Sure – leaves can be damaged by frost as well – mainly when deciduous trees have leafed out expecting above-zero temperatures and then a frost comes along. Most will deal with this and should regrow their leaves – there will be an energy penalty which will reduce the overall energy they have to devote to the growing season, and they won’t look great in the meantime, but it shouldn’t be fatal if the stems and roots are still healthy. But certainly to keep your trees looking and growing their best, you want to avoid deciduous trees leaves being exposed to frost if at all possible (see below for some strategies).
To be able to manage and prevent frost damage, we need to know when a frost will happen. This starts with monitoring the temperature during winter. Importantly, when you hear or see a temperature forecast for a location, it is a forecast for the air temperature. The temperature of the ground is often several degrees lower. The UK Met Office says “As a general rule of thumb, if the air temperature is forecast to fall between 0 °C and 4 °C on a night with little or no cloud and light winds, then you need to bear in mind there may be a frost outside in the morning. The closer it is to zero, the greater the chance of seeing frost. If the air temperature is forecast to be below zero, then the risk of seeing frost is much higher.”ref This goes for surfaces like pots as well. Wind and cloud cover reduce the chance of frost at a given temperature.
The actual temperature which will damage or kill roots is species-specific, so there’s no hard and fast rule but knowing where a tree comes from should give you an indication. In general the species common in the boreal forests such as many Pinaceae and Betula pendula will cope best with freezing temperatures. Some ornamental tree ‘killing temperatures’ are provided in this list.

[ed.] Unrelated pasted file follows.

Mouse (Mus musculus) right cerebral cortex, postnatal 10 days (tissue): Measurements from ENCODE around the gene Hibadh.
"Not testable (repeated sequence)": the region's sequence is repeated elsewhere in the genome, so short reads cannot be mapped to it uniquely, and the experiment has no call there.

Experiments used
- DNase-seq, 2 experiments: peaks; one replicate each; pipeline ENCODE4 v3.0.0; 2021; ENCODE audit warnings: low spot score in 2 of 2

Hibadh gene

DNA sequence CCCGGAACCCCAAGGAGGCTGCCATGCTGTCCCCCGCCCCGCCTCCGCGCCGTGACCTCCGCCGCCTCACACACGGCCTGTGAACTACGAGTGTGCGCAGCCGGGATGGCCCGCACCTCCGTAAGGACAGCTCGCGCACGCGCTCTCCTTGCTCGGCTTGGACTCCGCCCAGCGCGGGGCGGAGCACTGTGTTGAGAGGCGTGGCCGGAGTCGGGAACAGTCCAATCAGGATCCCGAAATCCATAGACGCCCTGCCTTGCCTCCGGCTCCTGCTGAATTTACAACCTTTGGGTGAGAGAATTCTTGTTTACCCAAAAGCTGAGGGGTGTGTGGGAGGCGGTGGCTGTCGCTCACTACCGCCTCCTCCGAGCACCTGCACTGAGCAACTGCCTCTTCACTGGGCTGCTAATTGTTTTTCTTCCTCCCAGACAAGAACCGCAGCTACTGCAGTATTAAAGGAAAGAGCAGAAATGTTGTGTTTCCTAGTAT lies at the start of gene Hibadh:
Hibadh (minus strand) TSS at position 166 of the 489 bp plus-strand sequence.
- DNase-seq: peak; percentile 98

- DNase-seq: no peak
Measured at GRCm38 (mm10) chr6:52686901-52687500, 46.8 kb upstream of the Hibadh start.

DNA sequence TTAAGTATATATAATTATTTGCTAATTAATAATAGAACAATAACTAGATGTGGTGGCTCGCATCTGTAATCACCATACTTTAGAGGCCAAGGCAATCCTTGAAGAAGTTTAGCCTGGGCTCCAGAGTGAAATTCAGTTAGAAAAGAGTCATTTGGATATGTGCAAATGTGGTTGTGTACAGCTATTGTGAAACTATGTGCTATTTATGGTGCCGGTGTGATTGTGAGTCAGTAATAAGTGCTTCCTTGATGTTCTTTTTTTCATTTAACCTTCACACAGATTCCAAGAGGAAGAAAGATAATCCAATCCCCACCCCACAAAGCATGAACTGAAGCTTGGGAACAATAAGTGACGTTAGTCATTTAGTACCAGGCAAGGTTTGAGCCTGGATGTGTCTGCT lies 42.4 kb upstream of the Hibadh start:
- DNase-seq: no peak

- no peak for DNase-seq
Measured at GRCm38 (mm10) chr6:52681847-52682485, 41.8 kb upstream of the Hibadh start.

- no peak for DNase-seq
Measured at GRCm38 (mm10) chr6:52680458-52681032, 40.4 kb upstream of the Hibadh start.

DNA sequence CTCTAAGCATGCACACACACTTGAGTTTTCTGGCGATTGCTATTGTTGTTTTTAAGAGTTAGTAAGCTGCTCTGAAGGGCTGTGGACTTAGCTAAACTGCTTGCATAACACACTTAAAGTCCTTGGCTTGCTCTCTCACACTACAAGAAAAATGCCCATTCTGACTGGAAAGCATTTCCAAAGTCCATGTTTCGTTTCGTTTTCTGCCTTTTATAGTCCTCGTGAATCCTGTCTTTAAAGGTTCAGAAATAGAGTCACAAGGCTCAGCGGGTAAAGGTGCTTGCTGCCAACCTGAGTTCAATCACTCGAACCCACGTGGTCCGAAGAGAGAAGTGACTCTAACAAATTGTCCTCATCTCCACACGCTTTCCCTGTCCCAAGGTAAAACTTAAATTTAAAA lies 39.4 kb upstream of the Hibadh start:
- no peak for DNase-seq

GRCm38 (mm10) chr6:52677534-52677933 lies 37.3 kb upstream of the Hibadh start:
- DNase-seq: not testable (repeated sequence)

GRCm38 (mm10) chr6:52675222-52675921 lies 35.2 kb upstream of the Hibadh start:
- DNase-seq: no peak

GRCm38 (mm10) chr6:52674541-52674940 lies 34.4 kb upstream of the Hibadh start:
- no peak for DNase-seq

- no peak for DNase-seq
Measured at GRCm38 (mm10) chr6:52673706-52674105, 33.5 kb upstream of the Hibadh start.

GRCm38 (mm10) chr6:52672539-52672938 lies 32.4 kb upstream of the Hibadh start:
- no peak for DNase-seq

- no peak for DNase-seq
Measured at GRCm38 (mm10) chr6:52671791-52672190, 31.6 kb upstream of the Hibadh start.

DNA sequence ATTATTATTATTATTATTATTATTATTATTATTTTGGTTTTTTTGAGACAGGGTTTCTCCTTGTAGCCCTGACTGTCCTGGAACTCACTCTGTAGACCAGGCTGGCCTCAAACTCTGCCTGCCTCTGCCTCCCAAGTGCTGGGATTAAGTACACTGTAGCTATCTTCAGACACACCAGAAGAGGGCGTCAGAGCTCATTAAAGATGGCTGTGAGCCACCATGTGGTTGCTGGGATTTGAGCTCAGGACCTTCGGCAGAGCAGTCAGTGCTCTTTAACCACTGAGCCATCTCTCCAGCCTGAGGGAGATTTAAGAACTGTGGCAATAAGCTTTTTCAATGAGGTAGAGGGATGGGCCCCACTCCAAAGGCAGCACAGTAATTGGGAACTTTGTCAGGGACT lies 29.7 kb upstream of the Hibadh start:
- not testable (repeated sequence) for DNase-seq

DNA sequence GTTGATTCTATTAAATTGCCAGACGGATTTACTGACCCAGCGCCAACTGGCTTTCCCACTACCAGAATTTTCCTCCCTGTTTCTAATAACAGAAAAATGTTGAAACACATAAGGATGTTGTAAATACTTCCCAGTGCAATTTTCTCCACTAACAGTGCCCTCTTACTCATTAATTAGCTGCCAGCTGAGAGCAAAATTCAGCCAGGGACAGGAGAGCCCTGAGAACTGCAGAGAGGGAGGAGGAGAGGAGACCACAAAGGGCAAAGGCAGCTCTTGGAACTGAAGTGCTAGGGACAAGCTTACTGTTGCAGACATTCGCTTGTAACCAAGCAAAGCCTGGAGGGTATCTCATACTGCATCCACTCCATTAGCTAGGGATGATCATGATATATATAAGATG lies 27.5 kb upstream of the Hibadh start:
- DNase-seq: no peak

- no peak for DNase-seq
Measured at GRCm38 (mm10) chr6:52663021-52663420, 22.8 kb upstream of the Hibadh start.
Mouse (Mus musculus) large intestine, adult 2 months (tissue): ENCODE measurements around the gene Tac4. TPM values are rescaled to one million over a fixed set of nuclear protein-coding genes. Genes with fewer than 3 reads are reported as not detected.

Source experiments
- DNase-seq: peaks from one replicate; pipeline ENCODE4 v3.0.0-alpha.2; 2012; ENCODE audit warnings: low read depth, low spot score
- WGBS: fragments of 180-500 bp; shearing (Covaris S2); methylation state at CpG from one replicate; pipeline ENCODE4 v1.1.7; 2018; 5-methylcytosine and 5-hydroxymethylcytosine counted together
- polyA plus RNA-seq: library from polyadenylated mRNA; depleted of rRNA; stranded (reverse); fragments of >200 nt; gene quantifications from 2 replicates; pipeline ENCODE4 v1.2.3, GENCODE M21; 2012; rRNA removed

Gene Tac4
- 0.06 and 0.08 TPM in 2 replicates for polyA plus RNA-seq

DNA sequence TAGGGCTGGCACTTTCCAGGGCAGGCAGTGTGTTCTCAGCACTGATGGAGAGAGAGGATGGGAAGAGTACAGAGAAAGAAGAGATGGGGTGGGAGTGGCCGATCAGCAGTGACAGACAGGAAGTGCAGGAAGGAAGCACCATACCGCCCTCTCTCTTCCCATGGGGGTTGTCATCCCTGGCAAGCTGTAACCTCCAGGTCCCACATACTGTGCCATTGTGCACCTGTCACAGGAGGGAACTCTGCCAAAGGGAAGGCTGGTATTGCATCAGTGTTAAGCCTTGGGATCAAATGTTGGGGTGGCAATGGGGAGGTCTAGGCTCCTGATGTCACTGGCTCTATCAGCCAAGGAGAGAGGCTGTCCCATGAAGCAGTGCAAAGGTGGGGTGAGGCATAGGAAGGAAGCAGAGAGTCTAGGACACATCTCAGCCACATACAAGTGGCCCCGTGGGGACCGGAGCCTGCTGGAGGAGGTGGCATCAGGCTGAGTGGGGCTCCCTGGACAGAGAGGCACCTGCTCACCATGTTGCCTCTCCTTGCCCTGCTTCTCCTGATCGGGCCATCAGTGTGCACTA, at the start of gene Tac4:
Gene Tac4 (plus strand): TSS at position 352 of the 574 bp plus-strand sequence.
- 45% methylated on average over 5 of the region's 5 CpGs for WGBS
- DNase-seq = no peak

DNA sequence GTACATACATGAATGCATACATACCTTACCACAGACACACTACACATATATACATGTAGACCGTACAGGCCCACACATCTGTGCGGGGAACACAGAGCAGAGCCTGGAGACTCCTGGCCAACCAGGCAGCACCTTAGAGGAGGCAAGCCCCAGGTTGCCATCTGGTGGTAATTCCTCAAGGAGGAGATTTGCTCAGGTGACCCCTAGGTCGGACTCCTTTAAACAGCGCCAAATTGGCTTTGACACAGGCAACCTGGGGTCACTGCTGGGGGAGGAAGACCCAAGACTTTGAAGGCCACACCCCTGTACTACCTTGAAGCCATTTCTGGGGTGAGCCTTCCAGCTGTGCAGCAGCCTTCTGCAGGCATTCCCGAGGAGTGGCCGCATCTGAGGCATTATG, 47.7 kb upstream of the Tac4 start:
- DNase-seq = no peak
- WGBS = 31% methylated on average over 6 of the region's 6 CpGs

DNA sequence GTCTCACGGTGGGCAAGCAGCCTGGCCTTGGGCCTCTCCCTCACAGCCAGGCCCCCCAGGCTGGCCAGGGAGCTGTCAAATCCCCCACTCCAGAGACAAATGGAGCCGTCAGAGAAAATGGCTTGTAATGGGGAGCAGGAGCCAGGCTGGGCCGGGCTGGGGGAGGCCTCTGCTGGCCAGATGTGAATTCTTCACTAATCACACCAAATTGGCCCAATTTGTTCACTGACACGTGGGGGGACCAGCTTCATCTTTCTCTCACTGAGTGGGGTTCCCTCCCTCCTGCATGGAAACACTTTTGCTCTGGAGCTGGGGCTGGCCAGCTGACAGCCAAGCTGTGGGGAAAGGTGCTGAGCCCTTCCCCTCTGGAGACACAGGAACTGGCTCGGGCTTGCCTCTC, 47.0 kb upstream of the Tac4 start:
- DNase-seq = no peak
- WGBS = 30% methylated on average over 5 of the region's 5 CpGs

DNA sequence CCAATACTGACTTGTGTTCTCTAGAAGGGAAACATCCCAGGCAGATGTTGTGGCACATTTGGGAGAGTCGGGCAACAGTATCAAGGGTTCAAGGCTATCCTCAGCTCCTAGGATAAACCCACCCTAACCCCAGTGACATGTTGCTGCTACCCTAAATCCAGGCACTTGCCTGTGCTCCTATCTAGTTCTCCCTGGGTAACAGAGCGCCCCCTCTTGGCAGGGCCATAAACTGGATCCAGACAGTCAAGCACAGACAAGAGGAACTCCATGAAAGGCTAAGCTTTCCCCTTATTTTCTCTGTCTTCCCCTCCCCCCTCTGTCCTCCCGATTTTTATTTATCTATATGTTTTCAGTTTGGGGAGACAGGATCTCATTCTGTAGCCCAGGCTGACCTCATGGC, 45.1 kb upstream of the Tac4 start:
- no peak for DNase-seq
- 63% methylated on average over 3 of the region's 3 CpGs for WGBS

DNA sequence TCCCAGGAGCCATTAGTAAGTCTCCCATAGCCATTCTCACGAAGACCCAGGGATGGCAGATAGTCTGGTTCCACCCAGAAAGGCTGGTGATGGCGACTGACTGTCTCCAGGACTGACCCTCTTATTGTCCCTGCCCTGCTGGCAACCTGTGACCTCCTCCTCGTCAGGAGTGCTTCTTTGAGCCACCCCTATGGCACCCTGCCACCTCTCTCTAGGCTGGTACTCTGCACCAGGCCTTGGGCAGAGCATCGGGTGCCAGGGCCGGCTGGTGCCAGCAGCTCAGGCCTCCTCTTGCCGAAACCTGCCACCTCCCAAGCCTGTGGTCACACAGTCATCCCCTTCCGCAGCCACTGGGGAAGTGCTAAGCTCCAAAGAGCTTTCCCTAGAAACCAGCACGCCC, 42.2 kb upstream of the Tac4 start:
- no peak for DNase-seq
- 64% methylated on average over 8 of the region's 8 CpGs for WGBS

So what should you do to help your trees defend themselves against frost damage?
The first thing to do is to let them be exposed to the cold over time, before it freezes. Give them time to activate their COR genes and establish cold acclimation. This includes not putting them in a polytunnel or shed or wrapping them up until they’ve had some time in colder temperatures (but not freezing).
It’s also useful to have actual temperature data from the location where your pots are going to be over winter. This can be achieved using a digital thermometer/hygrometer which records the temperature and humidity at regular intervals – there are many wireless/bluetooth-enabled options now which are very reasonably priced (I just bought 3 for £35, one for my garden bonsai bench, one for my allotment bed and one for my allotment greenhouse). This will enable you to monitor what the temperature does relative to the forecast so you can better predict the forecast in your actual location – and you can see which locations might provide better winter protection. If you see the temperature approaching zero you can act to protect your trees.
Then, adopting a form of overwintering system could be beneficial. Somewhat counter-intuitively, this involves watering everything well, without overwatering.ref The reason for this is to avoid dehydration. Then providing a physical barrier to the cold, effectively a ‘tree duvet’. This can move the frost surface away from the pot edges. You could use an insulating blanket of some kind, but do some research – one study found that ‘microfoam thermoblanket’ made a difference, but clear, black or white poly did not.ref The covering would need to have insulating properties, and not get saturated with water such that it would then freeze anyway. You could also move your trees into a polytunnel, garden shed or greenhouse, with the walls and air inside acting as a form of insulation. If you use a digital thermometer you can monitor these to ensure they aren’t getting too cold – note that polytunnels have been found to get cold enough to damage roots.ref
The absolute best is to provide some form of heat so that the temperature can’t go below a certain point – in practice this could be moving your pots closer to your house, using a (lightly) heated propagation bed, or putting them in a (lightly) heated greenhouse or outhouse. You don’t want them to think it’s spring so there shouldn’t be too much heat, just enough to keep the temperature above freezing. Be aware that in a warmer environment such as a shed your trees will deacclimate earlier as well, so make sure they don’t go back outside into a frost as they may have lost their cold acclimation.